Pelvic floor muscles assist with bladder, bowel, and uterus control, as well as play an important role in sexual function. These muscles can weaken due to childbirth, age, obesity, and even chronic coughing. As a result, a person may experience incontinence, pelvic organ prolapse, or even painful intercourse.
To help alleviate these side effects, pelvic floor muscle (PFM) therapy may be a good option for some patients.
“Pelvic floor muscle therapy is a noninvasive and relatively low-risk treatment,” explained Apurva B. Pancholy, MD, urogynecologist at UT Physicians and assistant professor in the Department of Obstetrics, Gynecology and Reproductive Sciences at McGovern Medical School at UTHealth Houston. “This is usually our first option for patients who are struggling with pelvic floor disorders.”
In its simplest form, PFM therapy includes at-home exercises.
Kegels are a great way to train your pelvic muscle by contracting and relaxing your pelvic floor. To perform this exercise, you must:
- Position yourself comfortably, whether you are sitting or standing. Be sure to maintain the normal inward curve of your lower spine.
- Identify and activate your pelvic floor muscles with a lift and squeeze motion, breathing normally throughout.
- Attempt to perform the lift and squeeze motion up for up to 10 seconds.
- Completely relax your pelvic muscles before another set.
This exercise may be repeated up to 12 repetitions in a row to complete a full set. Three sets throughout the day are the goal.
While most may think the bridge is a great exercise for your glutes, it can also help strengthen your pelvic floor muscles. For this workout, you will:
- Lie on the floor with your back flat against the ground and your knees bent at a 90-degree angle. Your feet should be flat on the floor with your arms at your side, palms facing down.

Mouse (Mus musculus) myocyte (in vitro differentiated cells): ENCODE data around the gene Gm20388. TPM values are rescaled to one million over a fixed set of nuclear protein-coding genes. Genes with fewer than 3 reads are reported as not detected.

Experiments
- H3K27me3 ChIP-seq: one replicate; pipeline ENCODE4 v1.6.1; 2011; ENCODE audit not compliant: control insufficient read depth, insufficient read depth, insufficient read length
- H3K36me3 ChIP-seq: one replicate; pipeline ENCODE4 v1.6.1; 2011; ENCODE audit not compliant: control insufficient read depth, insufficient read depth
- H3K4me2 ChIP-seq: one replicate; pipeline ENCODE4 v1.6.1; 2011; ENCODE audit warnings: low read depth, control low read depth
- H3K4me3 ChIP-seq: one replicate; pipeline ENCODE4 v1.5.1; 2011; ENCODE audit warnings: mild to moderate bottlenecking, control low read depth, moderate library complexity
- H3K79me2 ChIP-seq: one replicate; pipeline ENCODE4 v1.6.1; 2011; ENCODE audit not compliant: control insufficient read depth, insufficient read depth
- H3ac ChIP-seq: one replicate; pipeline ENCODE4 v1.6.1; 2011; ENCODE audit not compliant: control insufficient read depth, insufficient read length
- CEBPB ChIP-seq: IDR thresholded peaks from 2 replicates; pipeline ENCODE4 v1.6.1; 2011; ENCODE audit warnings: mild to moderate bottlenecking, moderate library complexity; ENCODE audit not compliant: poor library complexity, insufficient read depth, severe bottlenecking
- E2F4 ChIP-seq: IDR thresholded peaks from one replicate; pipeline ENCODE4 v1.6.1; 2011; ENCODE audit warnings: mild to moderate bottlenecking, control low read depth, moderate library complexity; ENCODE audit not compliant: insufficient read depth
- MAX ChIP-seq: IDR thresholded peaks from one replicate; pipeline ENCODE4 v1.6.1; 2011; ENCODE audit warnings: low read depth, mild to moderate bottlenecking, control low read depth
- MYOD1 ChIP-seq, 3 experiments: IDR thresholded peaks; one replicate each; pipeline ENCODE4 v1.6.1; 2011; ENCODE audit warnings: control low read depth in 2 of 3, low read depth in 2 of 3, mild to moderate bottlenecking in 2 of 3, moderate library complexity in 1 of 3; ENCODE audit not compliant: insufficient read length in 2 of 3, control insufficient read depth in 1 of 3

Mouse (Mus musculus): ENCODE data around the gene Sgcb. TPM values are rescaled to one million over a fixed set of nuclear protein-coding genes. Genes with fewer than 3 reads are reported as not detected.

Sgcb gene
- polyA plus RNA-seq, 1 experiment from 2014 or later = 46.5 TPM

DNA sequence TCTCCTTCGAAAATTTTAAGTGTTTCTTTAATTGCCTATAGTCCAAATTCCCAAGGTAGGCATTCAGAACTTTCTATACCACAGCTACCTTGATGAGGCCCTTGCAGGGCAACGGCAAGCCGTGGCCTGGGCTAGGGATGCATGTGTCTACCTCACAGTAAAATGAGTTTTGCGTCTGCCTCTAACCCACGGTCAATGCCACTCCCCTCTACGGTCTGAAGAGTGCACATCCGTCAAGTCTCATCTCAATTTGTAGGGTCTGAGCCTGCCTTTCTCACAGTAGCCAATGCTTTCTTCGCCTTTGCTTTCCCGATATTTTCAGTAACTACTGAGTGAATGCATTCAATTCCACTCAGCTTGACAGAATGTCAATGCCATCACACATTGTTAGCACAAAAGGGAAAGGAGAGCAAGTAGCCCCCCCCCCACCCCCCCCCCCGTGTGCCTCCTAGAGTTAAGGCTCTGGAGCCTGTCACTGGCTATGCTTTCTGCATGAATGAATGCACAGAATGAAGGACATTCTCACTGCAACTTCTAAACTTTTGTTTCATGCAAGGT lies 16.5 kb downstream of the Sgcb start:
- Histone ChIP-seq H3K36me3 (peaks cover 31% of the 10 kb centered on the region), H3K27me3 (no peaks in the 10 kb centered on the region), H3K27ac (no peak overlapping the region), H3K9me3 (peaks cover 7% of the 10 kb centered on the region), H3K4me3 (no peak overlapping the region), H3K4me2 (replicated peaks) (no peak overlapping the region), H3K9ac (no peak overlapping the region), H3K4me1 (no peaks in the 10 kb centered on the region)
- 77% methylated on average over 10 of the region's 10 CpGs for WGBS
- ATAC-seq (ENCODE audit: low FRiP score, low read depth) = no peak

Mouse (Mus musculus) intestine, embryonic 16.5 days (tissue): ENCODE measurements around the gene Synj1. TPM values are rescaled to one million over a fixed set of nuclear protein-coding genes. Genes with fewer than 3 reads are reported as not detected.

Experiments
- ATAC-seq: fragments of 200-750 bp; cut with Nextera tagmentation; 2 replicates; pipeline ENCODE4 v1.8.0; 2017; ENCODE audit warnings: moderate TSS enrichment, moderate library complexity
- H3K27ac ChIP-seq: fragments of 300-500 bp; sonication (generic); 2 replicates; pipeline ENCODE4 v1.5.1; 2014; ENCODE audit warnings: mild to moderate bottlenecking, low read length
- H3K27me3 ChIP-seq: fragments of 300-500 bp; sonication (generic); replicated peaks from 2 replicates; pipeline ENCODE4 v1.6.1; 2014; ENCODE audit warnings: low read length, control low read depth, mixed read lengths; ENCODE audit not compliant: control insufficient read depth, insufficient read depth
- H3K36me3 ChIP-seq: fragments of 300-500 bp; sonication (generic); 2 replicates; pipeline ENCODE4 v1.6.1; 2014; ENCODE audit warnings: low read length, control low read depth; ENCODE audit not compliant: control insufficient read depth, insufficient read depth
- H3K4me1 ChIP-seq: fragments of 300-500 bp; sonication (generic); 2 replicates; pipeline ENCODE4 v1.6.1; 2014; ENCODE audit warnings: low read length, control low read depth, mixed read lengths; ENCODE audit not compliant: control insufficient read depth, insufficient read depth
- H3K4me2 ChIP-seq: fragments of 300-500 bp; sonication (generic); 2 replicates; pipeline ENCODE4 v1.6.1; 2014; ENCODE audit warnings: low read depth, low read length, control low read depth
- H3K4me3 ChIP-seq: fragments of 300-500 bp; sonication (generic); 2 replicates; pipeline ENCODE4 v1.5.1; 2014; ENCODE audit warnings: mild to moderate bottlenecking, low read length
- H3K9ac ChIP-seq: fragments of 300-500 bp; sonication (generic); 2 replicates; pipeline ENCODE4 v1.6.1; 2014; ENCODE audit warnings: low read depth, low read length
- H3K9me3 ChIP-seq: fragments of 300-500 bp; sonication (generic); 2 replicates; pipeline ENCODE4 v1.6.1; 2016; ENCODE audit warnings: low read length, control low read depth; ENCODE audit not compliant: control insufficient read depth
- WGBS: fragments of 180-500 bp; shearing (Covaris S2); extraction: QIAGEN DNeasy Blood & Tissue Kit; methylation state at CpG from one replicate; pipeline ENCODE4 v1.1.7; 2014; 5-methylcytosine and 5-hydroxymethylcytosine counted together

- Pushing through your heels, raise your hips off the ground by squeezing your glutes, pelvic floor, and hamstrings.
- Pause for a few seconds and return to the first position.
The bird dog move helps to engage many muscle groups throughout your body, including your pelvic floor. To complete this exercise, you can:
- Get on your hands and knees, position your wrists under your shoulders and your knees under your hips. Ensure your back is as straight as possible.
- Brace your core muscles and draw your shoulder blades back down toward your hips.
- At the same time, straighten and lift your left leg and right arm, keeping the rest of your body in a neutral position. Hold for a few seconds.
- Lower your arm and leg back down to their original position. Repeat the move with the opposite extremities.
Solafa Elshatanoufy, MD, PharmD, urogynecologist at UT Physicians, stresses while PFM therapy is a wonderful tool for patients, it’s not for everyone.
“Unfortunately, there are no universal pelvic floor exercises that will work for every individual,” explained Elshatanoufy, assistant professor in the Department of Obstetrics, Gynecology and Reproductive Sciences at McGovern Medical School. “It’s important to be evaluated by a specialist to ensure the prescribed treatment plan is appropriate and tailored to a person’s needs.”
Elshatanoufy and Pancholy both see patients at the UT Physicians Urogynecology Center – Memorial City clinic. Visit their page here or call 713-486-6160 to schedule an appointment.